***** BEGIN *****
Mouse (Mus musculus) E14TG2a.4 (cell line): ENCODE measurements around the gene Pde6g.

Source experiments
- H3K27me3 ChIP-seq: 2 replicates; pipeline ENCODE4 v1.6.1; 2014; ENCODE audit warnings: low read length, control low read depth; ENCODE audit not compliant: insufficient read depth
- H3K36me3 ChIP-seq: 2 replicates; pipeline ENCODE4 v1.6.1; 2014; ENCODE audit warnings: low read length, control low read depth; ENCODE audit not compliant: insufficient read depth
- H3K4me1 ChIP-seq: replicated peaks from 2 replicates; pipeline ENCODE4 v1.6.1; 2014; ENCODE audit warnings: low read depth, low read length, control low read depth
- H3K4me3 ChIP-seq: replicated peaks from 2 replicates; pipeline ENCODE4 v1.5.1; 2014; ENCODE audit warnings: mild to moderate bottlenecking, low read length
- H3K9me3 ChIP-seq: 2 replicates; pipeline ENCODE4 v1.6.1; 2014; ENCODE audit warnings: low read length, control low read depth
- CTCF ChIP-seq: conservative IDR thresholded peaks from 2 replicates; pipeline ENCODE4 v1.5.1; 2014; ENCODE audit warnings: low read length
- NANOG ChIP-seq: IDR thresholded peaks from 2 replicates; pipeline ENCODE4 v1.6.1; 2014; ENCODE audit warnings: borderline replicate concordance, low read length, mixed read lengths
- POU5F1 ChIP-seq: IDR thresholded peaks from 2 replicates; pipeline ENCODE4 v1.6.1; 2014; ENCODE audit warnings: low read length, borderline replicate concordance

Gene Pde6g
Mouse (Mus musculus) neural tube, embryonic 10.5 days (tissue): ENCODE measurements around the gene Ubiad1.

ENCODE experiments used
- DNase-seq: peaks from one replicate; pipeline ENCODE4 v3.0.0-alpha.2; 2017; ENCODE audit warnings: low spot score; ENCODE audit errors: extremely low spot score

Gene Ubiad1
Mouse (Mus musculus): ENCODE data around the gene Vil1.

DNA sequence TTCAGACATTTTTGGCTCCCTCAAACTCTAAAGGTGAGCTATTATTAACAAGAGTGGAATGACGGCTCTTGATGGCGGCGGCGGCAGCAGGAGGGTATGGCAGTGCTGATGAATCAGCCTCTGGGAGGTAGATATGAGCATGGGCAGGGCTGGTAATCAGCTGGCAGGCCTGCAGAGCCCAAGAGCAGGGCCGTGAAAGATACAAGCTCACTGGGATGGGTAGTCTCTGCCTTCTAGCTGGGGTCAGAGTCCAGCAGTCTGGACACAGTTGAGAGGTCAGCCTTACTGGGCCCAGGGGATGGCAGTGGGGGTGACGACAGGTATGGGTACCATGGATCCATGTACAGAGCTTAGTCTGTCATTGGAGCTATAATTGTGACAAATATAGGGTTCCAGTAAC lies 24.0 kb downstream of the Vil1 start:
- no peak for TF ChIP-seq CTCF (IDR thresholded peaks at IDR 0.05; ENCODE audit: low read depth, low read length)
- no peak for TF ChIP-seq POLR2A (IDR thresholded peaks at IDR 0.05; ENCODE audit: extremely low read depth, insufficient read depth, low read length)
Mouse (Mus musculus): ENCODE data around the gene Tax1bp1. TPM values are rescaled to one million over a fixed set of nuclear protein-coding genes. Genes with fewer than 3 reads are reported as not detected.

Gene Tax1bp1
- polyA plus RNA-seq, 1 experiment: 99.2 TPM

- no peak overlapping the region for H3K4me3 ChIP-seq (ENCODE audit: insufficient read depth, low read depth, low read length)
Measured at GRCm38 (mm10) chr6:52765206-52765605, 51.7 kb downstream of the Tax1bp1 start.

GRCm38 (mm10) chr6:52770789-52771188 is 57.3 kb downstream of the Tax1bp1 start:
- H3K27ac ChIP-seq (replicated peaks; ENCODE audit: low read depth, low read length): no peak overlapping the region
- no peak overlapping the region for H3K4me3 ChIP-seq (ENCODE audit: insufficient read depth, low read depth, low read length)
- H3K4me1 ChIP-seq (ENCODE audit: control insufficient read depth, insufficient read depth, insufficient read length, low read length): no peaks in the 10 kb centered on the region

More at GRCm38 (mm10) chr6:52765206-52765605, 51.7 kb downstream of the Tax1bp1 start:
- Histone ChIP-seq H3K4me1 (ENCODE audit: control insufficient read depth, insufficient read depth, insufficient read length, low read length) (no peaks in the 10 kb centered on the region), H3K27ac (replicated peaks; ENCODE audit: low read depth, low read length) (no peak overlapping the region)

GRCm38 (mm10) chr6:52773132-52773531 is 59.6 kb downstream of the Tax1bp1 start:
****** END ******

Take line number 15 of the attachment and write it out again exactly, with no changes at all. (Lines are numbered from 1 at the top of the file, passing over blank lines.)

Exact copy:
Gene Ubiad1